6 April 1949 26 January 1950 1st
(295 days)
Indian National Congress

Chief Ministers of Madras StateEdit

Map of southern India showing the Madras State in yellow before the reorganisation of 1956

Madras State, precursor to the present day state of Tamil Nadu, was created after India became a republic on 26 January 1950.[19] It comprised present-day Tamil Nadu and parts of present-day Andhra Pradesh, Karnataka and Kerala. The first legislature of the Madras State to be elected on the basis of universal suffrage was constituted on 1 March 1952, after the general elections held in January 1952.[20]

The state was split up along linguistic lines in 1953, carving out Andhra State. Under the States Reorganisation Act, 1956, the States of Kerala, and Mysore were carved out of Madras state. Under the implementation of the Andhra Pradesh and Madras Alteration of Boundaries Act, 1959, with effect from 1 April 1960, Tirutani taluk and Pallipattu sub-taluk of Chittoor district of Andhra Pradesh were transferred to Madras in exchange for territories from the Chingelput and Salem districts.[4][21]

#[8] Name Portrait Took office Left office Term[9] Political party Election
1 P. S. Kumaraswamy Raja
  27 January 1950 9 April 1952 2nd
(805 days)
Indian National Congress 1946 Madras Legislative Assembly Election
2 C. Rajagopalachari
  10 April 1952 12 April 1954 2nd
(733 days)
1952 Madras Legislative Assembly Election
3 K. Kamaraj
MLA for Gudiyattam (1954-57)
MLA for Sattur (1957-63)
  13 April 1954 31 March 1957 1st
(1,083 days)
13 April 1957 1 March 1962 2nd
(1,783 days)
1957 Madras Legislative Assembly Election
15 March 1962 2 October 1963 3rd
(566 days)
1962 Madras Legislative Assembly Election
4 M. Bakthavatsalam
MLA for Sriperumbudur
  3 October 1963 5 March 1967 1st
(1,251 days)
5 C. N. Annadurai
  6 March 1967 13 January 1969 1st
(680 days)
DMK 1967 Madras Legislative Assembly election
C. N. AnnaduraiM. BakthavatsalamK. KamarajC. RajagopalachariP. S. Kumaraswamy Raja 


Chief ministers of Tamil NaduEdit

The political state of Tamil Nadu in India was created in 1969 when erstwhile Madras State was renamed

Madras State was renamed as Tamil Nadu (Tamil for Tamil country) on 14 January 1969.[19] The legislative assembly adopted a resolution on 14 May 1986, to abolish the legislative council. Thereafter, the legislative council was abolished through an act of Parliament named the Tamil Nadu Legislative Council (Abolition) Act, 1986[23] with effect from 1 November 1986. The state legislature is unicameral, and consists of 235 members including one nominated member.[5]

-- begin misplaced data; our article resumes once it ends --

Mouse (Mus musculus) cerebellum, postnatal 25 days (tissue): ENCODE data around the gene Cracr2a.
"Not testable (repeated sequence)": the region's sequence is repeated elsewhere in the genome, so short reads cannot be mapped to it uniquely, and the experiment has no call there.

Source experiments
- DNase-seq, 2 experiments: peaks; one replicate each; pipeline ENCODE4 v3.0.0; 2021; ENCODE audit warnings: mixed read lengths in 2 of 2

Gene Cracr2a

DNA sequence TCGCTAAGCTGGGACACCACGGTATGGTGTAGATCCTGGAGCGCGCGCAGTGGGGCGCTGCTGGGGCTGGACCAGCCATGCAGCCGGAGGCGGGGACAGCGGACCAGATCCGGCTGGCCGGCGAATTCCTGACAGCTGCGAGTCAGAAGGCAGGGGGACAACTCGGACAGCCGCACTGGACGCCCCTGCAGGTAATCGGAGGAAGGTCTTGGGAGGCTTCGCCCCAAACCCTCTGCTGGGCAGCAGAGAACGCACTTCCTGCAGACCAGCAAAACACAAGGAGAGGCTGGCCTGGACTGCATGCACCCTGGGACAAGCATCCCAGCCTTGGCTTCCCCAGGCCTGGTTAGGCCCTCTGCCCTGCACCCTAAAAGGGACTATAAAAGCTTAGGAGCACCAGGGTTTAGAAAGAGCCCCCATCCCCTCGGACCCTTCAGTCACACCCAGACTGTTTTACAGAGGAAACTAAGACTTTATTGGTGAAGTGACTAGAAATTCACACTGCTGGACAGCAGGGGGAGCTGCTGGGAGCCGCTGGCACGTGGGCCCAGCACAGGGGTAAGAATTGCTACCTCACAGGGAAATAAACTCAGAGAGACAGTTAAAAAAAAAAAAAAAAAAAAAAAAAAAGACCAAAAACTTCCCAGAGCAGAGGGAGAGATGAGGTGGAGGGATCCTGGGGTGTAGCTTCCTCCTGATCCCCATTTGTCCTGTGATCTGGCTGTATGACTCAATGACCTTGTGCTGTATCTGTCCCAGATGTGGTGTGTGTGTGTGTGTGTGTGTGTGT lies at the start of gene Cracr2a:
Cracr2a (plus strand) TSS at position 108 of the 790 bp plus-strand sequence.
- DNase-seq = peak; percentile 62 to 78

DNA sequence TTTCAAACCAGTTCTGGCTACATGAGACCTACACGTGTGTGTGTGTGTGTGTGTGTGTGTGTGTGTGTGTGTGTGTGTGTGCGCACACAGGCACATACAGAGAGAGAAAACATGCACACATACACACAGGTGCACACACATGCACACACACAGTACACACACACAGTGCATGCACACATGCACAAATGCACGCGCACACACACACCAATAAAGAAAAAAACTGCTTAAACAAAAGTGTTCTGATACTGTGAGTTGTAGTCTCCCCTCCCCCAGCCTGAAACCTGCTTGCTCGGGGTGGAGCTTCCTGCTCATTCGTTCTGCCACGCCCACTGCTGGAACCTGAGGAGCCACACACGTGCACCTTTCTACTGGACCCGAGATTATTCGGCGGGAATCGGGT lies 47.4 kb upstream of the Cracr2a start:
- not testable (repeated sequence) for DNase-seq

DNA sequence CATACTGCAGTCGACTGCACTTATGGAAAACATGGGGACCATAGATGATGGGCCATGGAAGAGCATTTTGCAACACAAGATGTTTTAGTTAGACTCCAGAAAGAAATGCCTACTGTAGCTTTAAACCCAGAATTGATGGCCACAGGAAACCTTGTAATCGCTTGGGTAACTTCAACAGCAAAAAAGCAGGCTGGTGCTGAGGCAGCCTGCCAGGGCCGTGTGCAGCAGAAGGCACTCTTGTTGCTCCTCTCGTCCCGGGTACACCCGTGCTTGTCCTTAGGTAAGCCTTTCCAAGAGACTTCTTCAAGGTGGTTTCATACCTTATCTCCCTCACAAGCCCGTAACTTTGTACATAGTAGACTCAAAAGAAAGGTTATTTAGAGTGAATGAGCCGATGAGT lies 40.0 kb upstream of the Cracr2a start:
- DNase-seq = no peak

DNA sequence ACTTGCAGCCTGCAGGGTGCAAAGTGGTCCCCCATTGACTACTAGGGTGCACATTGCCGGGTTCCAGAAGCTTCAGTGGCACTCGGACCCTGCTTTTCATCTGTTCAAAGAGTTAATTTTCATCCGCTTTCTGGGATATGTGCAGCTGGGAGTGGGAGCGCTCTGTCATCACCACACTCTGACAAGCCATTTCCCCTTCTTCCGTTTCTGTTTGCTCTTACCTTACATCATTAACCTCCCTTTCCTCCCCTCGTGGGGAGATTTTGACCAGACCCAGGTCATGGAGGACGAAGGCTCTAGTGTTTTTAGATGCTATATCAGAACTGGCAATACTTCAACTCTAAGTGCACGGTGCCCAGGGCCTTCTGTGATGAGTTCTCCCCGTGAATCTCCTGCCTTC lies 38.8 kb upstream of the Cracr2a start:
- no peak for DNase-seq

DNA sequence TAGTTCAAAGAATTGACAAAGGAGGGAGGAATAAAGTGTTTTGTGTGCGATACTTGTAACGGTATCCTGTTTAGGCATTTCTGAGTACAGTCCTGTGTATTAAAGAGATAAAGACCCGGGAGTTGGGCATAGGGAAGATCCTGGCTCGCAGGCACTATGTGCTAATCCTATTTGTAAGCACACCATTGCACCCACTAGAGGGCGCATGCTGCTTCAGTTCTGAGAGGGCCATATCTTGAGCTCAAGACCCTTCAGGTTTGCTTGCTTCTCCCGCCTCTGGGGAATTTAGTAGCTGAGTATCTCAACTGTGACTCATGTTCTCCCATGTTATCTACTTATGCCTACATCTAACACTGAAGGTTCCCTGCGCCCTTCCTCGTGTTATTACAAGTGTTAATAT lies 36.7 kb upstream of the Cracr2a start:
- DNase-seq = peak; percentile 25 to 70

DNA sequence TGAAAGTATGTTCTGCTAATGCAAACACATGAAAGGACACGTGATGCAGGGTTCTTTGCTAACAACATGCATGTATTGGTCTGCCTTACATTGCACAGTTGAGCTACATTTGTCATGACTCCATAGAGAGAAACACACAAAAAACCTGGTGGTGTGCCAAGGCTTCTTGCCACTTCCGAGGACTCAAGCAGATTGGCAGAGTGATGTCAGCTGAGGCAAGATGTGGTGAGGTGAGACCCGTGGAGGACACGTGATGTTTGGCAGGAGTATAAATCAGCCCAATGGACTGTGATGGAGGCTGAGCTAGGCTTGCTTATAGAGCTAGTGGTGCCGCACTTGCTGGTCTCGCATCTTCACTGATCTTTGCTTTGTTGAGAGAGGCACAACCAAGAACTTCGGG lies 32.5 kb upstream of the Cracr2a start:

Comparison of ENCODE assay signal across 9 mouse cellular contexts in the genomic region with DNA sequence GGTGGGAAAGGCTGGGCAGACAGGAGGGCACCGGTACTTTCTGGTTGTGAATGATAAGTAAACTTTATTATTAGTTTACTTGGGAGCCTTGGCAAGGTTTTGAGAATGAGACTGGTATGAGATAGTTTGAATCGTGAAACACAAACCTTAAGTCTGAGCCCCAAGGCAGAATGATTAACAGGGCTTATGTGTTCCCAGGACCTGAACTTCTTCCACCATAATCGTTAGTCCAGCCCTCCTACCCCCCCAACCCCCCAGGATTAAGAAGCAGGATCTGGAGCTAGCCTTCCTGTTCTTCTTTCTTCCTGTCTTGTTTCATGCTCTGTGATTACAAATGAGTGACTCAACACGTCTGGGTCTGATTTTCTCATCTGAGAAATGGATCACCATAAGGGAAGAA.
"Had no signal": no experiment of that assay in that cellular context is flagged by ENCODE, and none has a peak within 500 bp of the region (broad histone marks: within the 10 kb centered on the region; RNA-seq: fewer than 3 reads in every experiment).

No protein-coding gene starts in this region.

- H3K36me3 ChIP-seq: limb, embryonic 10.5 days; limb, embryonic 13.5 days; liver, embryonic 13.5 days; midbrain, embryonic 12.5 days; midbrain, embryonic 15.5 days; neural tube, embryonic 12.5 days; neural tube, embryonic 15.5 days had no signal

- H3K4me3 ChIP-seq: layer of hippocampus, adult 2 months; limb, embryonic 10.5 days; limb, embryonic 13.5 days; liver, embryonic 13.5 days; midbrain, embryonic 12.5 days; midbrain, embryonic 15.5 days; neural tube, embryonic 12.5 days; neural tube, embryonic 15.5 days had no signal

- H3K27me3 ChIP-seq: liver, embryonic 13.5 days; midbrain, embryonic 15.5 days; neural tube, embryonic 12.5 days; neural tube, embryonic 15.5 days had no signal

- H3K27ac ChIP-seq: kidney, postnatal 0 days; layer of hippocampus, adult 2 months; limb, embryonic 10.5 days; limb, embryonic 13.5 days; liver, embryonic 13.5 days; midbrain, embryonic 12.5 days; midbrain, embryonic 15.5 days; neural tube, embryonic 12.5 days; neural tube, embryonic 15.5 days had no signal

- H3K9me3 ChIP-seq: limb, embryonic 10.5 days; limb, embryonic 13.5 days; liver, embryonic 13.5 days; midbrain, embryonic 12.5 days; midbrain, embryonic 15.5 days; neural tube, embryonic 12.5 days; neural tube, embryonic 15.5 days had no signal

The chief minister commands most of the executive powers while the governor has a largely ceremonial role. The chief minister of Tamil Nadu, like other chief ministers of India, is elected by legislators of the political party or the coalition which commands a simple majority in the legislative assembly. The tenure of the chief minister extends as long as he or she enjoys the confidence of the assembly. The incumbent shall vacate the office in the event of a successful motion of no confidence. Also, the President of India, acting under the recommendations of the cabinet of ministers of the Government of India, can dismiss an elected government using certain provisions of Article 356 of the Constitution of India. In 1976, Karunanidhi's government was dismissed and president's rule was imposed on the grounds of corruption.[24] If a vacancy is caused to the office of the chief minister due to death, demitting, or dismissal, the governor can invite another person to form the government and request him or her to move a confidence-seeking motion in the assembly. In the event of no one enjoying majority support, the assembly is either dissolved or put in suspended animation and the state comes under president's rule or a caretaker government until fresh elections are held for the assembly. The incumbent shall be disqualified if convicted of a criminal offence with a jail sentence of two years or more. In 2014, Jayalalithaa lost her post due to a special court sentencing her to four years of prison term in the disproportionate assets case.[25]

No. Name Portrait Took office Left office Term[9] Political party[26] Election
1 C. N. Annadurai
  14 January 1969 3 February 1969[†][27] 1st
(20 days)
DMK 1967 State assembly election
- V.R. Nedunchezhiyan
MLA for Triplicane
4 February 1969 9 February 1969 1st
(5 days)
2 M. Karunanidhi
MLA for Saidapet
  10 February 1969 4 January 1971 1st
(693 days)
* President's rule[19]   5 January 1971 14 March 1971 (68 days)
(2) M. Karunanidhi
MLA for Saidapet
  15 March 1971 31 January 1976 2nd
(1783 days)
DMK 1971 State assembly election
* President's rule[19]   1 February 1976 29 June 1977 (514 days)
3 M. G. Ramachandran
MLA for Aruppukkottai
  30 June 1977 17 February 1980 1st
(962 days)
AIADMK 1977 State assembly election
* President's rule[19]   18 February 1980 8 June 1980 (111 days)
(3) M. G. Ramachandran
MLA for Madurai West
  9 June 1980 15 November 1984 2nd
(1620 days)
AIADMK 1980 State assembly election
M. G. Ramachandran
MLA for Andipatti
10 February 1985 24 December 1987[†] 3rd
(1047 days)
1984 State assembly election
- V.R. Nedunchezhiyan[19]
MLA for Athoor